Also, the NYT today is singing the Threnody For the Victims of Patrick Fitzgerald, aka Love Song for Judy Miller. They can kiss my soon-to-be-tattooed ass. Really. The Times shameful defense? If she hasn't stopped breaking the law now she's never going to, so just let her go. As Atrios notes this morning, there is absolutely no reason why she should not answer the question about what she might have told Rove and Libby. None. There is no notion of journalistic privilege that gives her that right. Zero. Zip. Zilch. And any journalist making pilgrimages to the Shrine of the Blessed Martyr really ought to think about that (eh, Brokaw?)
Update: The LA Times has a good article on Patrick Fitzgerald's history of buttressing his cases with perjury charges. Evidently he takes it quite personally when he's lied to. Tee hee.
Sunday, August 14, 2005
Well Kobepalooza (the LA Blogger Bash) is officially over. It happened without the participation of Kobe himself, and since those in attendance are notoriously camera shy, Kobe gets to make his appearance in the photo above, taken in happier days after he became jealous that Sean Hannity had been nominated for a Nobel Prize and he had not. (He thinks the fact that he had to stay at home is jive, considering he started the ball rolling with his "coffee with Kobe" series, but he does not yet understand that white carpet and big poodle feet do not go together).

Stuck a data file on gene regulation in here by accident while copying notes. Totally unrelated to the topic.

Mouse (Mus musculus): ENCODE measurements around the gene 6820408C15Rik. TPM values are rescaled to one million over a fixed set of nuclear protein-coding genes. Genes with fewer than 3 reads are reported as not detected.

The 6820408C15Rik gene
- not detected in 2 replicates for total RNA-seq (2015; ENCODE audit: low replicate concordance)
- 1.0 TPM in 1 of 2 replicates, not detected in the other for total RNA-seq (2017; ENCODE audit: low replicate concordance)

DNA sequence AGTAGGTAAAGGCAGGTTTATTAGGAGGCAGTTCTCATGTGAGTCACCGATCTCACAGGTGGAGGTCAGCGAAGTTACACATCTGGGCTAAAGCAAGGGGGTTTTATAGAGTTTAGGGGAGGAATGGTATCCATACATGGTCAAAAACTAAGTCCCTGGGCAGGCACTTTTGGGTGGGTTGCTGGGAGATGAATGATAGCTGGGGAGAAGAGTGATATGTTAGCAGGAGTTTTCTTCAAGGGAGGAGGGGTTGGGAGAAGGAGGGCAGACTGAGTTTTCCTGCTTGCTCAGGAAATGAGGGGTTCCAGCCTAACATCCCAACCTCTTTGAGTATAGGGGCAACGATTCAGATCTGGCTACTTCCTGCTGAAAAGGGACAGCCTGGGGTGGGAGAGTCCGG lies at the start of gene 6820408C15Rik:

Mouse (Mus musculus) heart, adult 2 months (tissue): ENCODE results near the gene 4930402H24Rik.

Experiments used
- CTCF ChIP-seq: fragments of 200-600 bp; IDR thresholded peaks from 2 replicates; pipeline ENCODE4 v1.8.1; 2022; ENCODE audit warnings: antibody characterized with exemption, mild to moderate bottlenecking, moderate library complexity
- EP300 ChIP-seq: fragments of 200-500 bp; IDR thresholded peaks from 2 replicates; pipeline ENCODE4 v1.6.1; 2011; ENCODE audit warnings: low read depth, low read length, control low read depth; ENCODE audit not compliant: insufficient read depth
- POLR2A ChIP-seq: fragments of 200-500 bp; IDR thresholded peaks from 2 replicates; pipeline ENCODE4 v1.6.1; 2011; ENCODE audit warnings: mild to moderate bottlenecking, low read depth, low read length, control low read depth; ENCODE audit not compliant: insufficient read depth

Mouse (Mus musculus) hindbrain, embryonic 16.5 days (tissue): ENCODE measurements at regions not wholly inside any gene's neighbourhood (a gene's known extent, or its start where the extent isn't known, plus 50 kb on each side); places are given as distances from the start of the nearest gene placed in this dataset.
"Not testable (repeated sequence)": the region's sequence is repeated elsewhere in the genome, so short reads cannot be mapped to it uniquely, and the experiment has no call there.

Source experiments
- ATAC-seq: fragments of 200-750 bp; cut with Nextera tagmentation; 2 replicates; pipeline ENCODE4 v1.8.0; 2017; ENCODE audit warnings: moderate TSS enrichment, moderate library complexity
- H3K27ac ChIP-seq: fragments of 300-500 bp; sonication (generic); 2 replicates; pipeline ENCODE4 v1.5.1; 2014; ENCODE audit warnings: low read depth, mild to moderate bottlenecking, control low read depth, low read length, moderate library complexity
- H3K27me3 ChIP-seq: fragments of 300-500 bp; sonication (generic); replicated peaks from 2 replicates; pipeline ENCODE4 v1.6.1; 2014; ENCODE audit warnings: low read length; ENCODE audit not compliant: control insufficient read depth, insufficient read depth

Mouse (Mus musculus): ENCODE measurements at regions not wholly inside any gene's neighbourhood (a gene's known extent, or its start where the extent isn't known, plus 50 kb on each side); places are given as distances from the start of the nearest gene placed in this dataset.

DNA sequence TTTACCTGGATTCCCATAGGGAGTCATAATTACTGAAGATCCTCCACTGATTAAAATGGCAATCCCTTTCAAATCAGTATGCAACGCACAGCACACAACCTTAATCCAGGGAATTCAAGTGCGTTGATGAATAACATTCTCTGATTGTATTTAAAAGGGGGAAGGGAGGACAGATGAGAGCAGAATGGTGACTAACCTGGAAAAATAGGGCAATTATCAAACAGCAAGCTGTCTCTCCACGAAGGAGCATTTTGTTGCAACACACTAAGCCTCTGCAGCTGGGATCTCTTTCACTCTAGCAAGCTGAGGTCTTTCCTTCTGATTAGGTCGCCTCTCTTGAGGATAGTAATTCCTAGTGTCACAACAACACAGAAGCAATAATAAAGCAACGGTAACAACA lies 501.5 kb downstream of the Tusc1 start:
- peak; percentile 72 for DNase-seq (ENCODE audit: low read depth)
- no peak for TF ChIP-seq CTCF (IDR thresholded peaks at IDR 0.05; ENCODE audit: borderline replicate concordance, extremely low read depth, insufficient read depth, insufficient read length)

Many thanks to SteveAudio and his lovely wife Pam for letting us all invade their home. In attendance were TBogg, Kevin Drum, Skippy, Arianna Huffington, Elton from BusyBusyBusy, John from Crooks & Liars, Greg from The Talent Show, RJ Eskow from Night Light, Ezra Klein, Leah from Corrente, Pamela Leavey, Ellen Nagler, Brian Linse, Scoobie Davis, Mark Kleiman, Joseph and Alex from Martini Republic, David E., their various spouses, fiances and companions, and people I know I must be forgetting and for doing so I deeply apologize.
When everyone arrived I thought oh God, this is going to be a disaster, everyone is uncomfortable and what was I thinking inviting a bunch of socio-phobic people who like to sit behind a computer to a gathering with others like themselves. Of course that wore off and it soon turned into a shout fest. I had a ball. Nobody was who I expected them to be, except Ezra Klein who was exactly who I expected him to be. John from Crooks & Liars? I'm counting down the days until he takes O'Reilly apart on tee vee. Trust me, he's got star quality written all over him.
And of course the first question I asked Arianna was about the Roger Ailes dust up on the first day of the Huffington Post over the blog roll. I had to race home and tell Roger immediately. I'll leave it to him to pass along as he sees fit. But it's a good one.
Digby was in Mexico but sent his best and counseled that we LA bloggers "gotta knock that chip off those Philly bloggers' shoulders." It was a damn good start.